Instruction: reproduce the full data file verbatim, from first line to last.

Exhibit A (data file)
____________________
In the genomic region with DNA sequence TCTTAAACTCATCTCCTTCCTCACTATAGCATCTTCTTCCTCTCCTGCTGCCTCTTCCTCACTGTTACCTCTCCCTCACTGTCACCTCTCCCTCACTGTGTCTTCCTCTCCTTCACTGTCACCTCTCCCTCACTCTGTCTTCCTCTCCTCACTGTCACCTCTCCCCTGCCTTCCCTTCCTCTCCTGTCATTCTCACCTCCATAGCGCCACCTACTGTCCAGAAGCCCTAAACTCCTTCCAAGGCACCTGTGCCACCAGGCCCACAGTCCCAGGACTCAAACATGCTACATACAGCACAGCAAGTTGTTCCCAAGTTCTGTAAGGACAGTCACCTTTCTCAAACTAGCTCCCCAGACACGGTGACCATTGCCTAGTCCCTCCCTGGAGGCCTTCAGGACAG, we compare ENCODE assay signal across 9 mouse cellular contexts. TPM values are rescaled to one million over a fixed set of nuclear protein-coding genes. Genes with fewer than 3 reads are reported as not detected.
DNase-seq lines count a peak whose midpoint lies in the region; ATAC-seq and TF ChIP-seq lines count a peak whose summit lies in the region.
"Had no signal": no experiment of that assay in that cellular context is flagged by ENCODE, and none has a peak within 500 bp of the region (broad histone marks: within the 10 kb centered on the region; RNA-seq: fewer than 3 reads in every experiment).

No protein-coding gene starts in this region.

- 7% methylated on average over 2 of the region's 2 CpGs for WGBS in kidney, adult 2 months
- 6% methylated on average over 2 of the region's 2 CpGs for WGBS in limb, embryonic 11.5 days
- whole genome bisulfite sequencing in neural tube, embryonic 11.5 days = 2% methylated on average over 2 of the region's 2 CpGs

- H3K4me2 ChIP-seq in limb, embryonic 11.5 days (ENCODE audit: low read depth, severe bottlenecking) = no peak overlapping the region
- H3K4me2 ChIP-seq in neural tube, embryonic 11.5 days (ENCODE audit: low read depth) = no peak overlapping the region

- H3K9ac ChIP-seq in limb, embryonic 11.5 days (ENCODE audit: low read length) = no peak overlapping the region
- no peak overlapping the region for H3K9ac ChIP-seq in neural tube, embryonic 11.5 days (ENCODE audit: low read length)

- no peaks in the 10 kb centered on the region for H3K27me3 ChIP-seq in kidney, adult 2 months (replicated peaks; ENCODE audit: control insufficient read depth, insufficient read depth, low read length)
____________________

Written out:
In the genomic region with DNA sequence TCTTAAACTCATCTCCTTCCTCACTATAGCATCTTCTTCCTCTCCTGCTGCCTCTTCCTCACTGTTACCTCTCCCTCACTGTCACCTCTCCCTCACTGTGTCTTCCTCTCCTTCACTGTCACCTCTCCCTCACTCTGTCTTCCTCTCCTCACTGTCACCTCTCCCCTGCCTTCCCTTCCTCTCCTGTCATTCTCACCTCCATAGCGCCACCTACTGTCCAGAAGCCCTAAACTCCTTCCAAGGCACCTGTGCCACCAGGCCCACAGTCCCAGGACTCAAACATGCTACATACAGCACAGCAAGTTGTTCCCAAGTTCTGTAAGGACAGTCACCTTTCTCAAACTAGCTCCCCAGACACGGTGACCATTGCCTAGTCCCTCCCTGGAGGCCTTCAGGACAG, we compare ENCODE assay signal across 9 mouse cellular contexts. TPM values are rescaled to one million over a fixed set of nuclear protein-coding genes. Genes with fewer than 3 reads are reported as not detected.
DNase-seq lines count a peak whose midpoint lies in the region; ATAC-seq and TF ChIP-seq lines count a peak whose summit lies in the region.
"Had no signal": no experiment of that assay in that cellular context is flagged by ENCODE, and none has a peak within 500 bp of the region (broad histone marks: within the 10 kb centered on the region; RNA-seq: fewer than 3 reads in every experiment).

No protein-coding gene starts in this region.

- 7% methylated on average over 2 of the region's 2 CpGs for WGBS in kidney, adult 2 months
- 6% methylated on average over 2 of the region's 2 CpGs for WGBS in limb, embryonic 11.5 days
- whole genome bisulfite sequencing in neural tube, embryonic 11.5 days = 2% methylated on average over 2 of the region's 2 CpGs

- H3K4me2 ChIP-seq in limb, embryonic 11.5 days (ENCODE audit: low read depth, severe bottlenecking) = no peak overlapping the region
- H3K4me2 ChIP-seq in neural tube, embryonic 11.5 days (ENCODE audit: low read depth) = no peak overlapping the region

- H3K9ac ChIP-seq in limb, embryonic 11.5 days (ENCODE audit: low read length) = no peak overlapping the region
- no peak overlapping the region for H3K9ac ChIP-seq in neural tube, embryonic 11.5 days (ENCODE audit: low read length)

- no peaks in the 10 kb centered on the region for H3K27me3 ChIP-seq in kidney, adult 2 months (replicated peaks; ENCODE audit: control insufficient read depth, insufficient read depth, low read length)